Minnie Fisher Cunningham Minnie Fisher Cunningham stands as a leading female activist not only in Texas History, but that of the entire nation. In her early efforts to guarantee women the right to vote, she helped to found the Galveston Equal Rights Association and the Texas Equal Rights Association. She lobbied to Texas become the first southern state to ratify the Nineteenth Amendment. Later in life she ran for both a seat in the U.S. Senate and Governor of Texas, the first woman to do either. Source: Library of Congress. Prints and Photographs Division. American Women's History Online.
Houston Chronicle Article In her early days of campaigning for suffrage, Minnie Fisher Cunningham and the Galveston Equal Suffrage Association lobbied state legislature to adopt an amendment to the Texas Constitution allowing for the enfranchisement of women. In this article she explains that she will convince the people of Texas by educating them to the necessity that citizenship and voting rights are given to women, as they are to recent immigrants. Source: University of Houston Digital Library. Women's Archives. Minnie Fisher Cunningham Papers, 1914-1944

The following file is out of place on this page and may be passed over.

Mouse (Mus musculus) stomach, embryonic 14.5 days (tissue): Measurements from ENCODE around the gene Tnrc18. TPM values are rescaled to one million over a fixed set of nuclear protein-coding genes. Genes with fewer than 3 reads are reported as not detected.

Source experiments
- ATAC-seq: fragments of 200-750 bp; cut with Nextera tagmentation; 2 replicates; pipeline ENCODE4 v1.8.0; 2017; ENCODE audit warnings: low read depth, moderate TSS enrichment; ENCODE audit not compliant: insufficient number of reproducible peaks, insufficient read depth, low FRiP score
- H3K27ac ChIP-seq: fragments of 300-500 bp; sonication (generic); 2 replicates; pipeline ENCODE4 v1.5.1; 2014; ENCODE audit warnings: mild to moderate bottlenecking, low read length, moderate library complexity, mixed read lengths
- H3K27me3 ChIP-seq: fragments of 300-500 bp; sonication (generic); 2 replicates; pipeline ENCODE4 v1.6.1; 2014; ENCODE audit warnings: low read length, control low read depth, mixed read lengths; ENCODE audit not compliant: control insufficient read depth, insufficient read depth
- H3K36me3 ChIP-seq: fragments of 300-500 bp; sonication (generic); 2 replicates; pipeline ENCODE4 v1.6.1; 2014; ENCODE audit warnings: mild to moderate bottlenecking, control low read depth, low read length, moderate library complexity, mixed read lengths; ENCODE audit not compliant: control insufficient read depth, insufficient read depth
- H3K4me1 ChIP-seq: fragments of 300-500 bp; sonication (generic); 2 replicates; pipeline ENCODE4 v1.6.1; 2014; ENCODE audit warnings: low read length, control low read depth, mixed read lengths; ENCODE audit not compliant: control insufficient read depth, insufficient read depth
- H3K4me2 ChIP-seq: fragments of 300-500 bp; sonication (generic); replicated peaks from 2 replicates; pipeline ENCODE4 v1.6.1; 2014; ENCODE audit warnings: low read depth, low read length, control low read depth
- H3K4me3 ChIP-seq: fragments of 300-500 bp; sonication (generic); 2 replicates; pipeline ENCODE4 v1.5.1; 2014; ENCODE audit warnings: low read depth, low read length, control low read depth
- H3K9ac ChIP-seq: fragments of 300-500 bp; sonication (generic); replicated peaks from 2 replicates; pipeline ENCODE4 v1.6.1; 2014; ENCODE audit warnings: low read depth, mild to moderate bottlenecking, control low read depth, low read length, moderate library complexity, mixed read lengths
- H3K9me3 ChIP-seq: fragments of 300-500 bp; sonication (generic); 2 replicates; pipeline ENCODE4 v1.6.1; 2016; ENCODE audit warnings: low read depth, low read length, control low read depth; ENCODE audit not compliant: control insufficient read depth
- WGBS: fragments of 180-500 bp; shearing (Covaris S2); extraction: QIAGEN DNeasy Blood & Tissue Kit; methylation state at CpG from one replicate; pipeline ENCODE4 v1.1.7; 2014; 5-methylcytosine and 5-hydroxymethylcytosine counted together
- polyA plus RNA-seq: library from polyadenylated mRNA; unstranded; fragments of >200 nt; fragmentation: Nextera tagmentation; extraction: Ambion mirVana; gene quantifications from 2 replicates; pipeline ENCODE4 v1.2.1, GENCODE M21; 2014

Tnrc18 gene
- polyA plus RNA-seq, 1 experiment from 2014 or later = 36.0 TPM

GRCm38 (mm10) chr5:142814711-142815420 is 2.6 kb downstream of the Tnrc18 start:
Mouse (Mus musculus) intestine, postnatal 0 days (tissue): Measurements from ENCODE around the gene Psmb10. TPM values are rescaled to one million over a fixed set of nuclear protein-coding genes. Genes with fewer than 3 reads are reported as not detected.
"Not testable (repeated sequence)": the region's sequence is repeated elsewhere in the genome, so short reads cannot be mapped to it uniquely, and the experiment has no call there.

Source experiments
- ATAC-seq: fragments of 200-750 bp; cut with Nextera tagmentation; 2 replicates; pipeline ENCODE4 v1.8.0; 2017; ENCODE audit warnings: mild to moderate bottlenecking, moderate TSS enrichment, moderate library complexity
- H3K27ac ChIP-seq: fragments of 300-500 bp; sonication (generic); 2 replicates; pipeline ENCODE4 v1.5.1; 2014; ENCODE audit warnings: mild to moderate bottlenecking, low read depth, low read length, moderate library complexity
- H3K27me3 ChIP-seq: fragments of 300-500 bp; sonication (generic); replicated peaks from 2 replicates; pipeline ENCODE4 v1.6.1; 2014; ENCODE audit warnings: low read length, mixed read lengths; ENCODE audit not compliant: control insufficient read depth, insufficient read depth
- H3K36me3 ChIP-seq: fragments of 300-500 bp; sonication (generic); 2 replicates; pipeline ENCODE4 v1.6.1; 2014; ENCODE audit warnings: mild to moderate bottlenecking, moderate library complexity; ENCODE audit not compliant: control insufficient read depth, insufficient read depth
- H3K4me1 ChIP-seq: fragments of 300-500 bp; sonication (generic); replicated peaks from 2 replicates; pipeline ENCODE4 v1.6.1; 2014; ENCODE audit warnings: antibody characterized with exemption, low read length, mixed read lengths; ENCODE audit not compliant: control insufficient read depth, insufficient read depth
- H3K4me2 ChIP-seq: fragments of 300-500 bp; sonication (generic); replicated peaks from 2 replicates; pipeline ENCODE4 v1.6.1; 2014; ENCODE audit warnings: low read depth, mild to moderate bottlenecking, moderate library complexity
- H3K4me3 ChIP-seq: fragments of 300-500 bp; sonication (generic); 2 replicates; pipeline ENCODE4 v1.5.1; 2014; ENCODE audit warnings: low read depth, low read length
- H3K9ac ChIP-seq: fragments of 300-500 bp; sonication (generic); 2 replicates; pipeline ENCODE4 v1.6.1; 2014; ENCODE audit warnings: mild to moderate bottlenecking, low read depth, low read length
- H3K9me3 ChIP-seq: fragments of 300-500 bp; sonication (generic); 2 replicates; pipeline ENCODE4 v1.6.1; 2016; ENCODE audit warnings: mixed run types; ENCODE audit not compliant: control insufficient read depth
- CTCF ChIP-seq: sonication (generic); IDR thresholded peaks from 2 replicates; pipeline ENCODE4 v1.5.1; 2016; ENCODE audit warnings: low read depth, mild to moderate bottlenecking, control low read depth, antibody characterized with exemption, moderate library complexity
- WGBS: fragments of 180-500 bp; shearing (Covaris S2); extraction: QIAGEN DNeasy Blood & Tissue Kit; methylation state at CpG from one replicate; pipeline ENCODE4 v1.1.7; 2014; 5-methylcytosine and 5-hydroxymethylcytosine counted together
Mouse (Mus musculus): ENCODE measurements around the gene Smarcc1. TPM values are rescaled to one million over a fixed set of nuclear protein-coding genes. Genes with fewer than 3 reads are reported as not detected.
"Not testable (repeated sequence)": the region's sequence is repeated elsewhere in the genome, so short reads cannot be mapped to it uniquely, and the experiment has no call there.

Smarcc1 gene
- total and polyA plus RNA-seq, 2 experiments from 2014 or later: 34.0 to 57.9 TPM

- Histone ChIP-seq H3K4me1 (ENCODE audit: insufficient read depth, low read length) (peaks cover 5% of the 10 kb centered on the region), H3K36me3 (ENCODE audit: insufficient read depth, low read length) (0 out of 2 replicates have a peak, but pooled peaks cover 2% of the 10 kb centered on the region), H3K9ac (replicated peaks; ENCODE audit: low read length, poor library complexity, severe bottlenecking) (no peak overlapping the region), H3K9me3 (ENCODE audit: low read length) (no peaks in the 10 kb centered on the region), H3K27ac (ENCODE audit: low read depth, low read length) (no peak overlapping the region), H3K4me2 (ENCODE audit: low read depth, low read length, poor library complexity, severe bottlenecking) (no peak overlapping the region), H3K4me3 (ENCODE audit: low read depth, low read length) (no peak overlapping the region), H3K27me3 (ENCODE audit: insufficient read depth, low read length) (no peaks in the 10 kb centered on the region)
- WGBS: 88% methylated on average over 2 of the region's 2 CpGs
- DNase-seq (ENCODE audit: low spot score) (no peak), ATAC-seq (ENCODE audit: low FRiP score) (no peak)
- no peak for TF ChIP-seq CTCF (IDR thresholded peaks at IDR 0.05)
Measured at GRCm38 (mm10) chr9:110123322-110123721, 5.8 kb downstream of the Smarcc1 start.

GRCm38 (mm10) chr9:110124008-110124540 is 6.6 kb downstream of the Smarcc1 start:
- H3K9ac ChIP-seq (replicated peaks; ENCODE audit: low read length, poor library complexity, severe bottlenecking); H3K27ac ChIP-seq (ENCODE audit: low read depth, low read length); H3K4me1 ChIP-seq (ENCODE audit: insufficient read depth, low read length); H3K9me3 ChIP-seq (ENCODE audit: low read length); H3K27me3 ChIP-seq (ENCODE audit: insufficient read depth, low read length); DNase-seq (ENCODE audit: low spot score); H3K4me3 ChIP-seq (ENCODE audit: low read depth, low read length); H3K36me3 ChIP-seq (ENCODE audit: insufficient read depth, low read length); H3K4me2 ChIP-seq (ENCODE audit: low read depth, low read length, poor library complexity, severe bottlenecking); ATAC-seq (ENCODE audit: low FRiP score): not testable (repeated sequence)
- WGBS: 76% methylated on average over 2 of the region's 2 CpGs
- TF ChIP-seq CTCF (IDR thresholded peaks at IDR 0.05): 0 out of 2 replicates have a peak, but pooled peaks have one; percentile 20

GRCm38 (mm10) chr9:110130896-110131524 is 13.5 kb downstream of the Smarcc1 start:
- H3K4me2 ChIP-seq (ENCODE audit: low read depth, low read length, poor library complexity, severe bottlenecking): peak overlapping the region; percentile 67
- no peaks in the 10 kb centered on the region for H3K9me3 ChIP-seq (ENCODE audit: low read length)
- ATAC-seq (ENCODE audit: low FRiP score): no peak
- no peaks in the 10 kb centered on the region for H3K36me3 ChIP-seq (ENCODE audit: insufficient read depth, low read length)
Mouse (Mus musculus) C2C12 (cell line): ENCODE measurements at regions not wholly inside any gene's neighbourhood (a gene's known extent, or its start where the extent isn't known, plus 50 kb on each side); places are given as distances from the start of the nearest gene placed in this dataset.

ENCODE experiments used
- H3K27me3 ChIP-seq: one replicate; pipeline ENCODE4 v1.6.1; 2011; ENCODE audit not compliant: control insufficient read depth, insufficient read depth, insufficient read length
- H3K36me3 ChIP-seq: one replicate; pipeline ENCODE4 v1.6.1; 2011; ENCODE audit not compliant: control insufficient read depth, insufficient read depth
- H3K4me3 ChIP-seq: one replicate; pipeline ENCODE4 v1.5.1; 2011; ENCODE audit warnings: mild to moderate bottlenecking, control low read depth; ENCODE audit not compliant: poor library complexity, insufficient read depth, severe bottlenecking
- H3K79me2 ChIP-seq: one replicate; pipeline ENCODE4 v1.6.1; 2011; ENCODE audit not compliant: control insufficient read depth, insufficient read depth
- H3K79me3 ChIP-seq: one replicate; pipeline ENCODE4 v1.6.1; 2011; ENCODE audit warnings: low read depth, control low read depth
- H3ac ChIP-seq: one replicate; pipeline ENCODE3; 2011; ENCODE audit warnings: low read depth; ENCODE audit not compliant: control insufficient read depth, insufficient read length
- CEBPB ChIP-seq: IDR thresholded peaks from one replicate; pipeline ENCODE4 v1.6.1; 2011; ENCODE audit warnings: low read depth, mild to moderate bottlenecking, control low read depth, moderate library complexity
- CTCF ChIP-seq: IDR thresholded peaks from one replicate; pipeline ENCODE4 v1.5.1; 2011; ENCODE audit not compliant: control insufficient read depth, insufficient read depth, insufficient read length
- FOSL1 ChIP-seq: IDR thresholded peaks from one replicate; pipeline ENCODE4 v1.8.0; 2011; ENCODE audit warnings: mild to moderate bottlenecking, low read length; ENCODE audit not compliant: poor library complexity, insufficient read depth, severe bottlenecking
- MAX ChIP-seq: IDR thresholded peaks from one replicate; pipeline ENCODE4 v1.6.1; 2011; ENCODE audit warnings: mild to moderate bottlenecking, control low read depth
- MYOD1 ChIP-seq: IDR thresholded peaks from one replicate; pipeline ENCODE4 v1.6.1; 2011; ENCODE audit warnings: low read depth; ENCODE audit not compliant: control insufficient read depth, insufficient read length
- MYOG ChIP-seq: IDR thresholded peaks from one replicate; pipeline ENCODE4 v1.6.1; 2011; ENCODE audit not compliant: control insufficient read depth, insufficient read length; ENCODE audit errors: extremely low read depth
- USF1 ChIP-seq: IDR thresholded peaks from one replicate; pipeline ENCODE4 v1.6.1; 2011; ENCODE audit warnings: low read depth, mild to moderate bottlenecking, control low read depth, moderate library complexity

Governor Hobby Signs the Primary Suffrage Bill One of the first legislative victories that Minnie Fisher Cunningham made was the passing of a bill in Texas that allowed women to vote in the state primaries. This was achieved when Cunningham, Representative Metcalfe and Governor Hobby worked together to defeat the illegal candidacy of former Governor James E. Ferguson. Cunningham promised to deliver the female votes to defeat the ex-governor if Hobby could get the bill passed. Source: University of Houston Digital Library. Women's Archives. Minnie Fisher Cunningham Papers, 1914-1944